Report: Deaths were avoidable in Afghan 'friendly fire' incident
By MATT MILLHAM | STARS AND STRIPES Published: September 5, 2014
A military investigation into the “friendly fire” deaths of five U.S. soldiers and an Afghan counterpart points to avoidable mistakes by air and ground forces as the root causes of the incident.
The June 9, 2014, bombing, among the deadliest friendly fire incidents in the nearly 13-year war in Afghanistan, involved an American B-1B Lancer, which dropped two guided bombs onto U.S. and Afghan forces engaged in a firefight with insurgents.
Air Force Maj. Gen. Jeffrey L. Harrigian wrote in his report — a heavily redacted version of which was released Thursday by U.S. Central Command — that key personnel “collectively failed to effectively execute the fundamentals,” which led to friendly forces being targeted by the bomber. “While this complex combat situation presented a challenging set of circumstances, had the team understood their system’s capabilities, executed standard tactics, techniques and procedures and communicated effectively, this tragic incident was avoidable.”
Staff Sgt. Scott R. Studenmund, 24; Staff Sgt. Jason A. McDonald, 28; Spc. Justin R. Helton, 25; Cpl. Justin R. Clouse, 22; and Pvt. Aaron S. Toppen, 19, were all killed in the airstrike, along with Afghan army Sgt. Gulbuddin Ghulam Sakhi.
The report cites various mistakes and personnel contributing to the tragedy.
The incident occurred at the end of a daylong mission to disrupt insurgents ahead of Afghanistan’s runoff election. Three elements of American conventional and Special Forces and Afghan soldiers landed in Zabul’s Arghandab district about 2:30 a.m. Insurgents harassed the troops with gunfire throughout the day as they cleared a number of villages into the evening.
Just before 8 p.m., near the end of the mission, insurgents attacked one of the three elements at its pickup point at the bottom of a valley.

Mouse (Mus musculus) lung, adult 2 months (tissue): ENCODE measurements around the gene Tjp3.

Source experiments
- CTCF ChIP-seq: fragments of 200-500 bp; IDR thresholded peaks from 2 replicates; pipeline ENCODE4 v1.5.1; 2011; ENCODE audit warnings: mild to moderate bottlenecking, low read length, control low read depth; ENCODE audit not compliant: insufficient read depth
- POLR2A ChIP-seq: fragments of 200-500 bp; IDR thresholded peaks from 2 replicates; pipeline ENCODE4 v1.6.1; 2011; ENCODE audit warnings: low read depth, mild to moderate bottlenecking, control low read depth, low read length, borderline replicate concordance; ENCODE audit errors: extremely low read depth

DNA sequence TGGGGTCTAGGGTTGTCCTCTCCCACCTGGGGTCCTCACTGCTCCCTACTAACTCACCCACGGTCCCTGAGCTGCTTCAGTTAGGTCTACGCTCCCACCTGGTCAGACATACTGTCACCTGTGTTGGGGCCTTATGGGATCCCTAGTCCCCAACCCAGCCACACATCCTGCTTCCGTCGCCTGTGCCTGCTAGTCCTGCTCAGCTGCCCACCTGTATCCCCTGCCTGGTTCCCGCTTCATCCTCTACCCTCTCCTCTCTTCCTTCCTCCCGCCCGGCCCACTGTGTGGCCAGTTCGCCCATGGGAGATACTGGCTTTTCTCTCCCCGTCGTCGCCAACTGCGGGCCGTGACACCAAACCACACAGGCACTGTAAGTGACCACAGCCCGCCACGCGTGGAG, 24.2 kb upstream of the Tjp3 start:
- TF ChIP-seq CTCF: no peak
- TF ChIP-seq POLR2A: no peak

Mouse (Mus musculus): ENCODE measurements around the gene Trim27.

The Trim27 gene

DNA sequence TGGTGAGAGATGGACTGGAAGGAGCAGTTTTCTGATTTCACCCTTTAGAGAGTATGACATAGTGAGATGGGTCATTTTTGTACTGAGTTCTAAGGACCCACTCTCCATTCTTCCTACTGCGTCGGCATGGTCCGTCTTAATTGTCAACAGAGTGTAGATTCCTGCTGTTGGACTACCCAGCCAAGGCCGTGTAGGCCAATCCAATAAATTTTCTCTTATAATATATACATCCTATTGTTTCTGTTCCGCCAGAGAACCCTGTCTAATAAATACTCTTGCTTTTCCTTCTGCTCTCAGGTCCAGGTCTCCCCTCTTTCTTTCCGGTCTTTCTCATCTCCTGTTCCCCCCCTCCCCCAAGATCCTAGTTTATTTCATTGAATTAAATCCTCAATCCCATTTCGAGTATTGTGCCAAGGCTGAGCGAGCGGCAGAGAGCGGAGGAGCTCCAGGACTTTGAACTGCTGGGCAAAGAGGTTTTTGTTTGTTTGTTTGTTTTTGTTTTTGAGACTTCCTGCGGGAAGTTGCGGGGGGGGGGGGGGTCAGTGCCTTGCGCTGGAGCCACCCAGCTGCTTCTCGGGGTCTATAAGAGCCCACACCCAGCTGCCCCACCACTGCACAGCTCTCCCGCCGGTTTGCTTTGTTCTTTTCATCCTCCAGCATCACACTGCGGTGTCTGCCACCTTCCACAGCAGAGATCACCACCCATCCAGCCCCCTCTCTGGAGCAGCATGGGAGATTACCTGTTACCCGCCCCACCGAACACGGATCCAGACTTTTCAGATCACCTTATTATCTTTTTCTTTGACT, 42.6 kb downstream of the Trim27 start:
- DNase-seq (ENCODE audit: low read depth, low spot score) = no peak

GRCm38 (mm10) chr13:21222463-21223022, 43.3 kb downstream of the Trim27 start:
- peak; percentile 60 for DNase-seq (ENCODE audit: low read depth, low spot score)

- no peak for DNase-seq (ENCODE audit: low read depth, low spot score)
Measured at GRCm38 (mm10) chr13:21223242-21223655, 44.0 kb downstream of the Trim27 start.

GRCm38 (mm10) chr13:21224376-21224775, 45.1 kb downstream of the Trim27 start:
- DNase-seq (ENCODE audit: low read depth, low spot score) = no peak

McDonald sent five soldiers, including an Afghan, to higher ground to maneuver on the enemy while a joint terminal attack controller, or JTAC, with a command element about a kilometer away radioed to the B-1B crew that troops on the ground were under attack.
Because of the length of the mission, the terrain, a lack of mission preparation and other factors, the operation was plagued by radio failures, the report said.
Still, Harrigian found the command element received a transmission from McDonald’s position that soldiers had moved from their pickup position to engage the enemy, but this information “was not effectively communicated to the JTAC” or the ground force commander. This ”led to the team incorrectly identifying the muzzle flashes on the ridgeline as enemy activity — an incorrect target identification that the aircrew accepted.
The muzzle flashes the aircrew identified were coming from the five-man team on top of a ridgeline about 150 meters from their main element.
This misidentification was compounded by another error.
All of the operation’s key leaders, including the ground commander, JTAC and the B-1B’s aircrew, believed that the plane’s targeting pod could detect the ground force’s infrared strobes. The JTAC mentioned to the aircrew more than once that all friendly forces were marked with the devices. The aircrew assured the JTAC that it could identify them.
Just before the bombing, McDonald ascended the ridgeline with his IR strobe to support the five soldiers already there.
“In fact, the aircraft’s targeting pod was not capable of detecting the marking devices,” the report says.
Five of the men on the ridgeline are believed to have died instantly. Another, badly wounded, died before a medical evacuation helicopter arrived.
The Associated Press reported that the Army forwarded the report to its Special Operations Command and the Air Force to consider whether punitive action should be taken.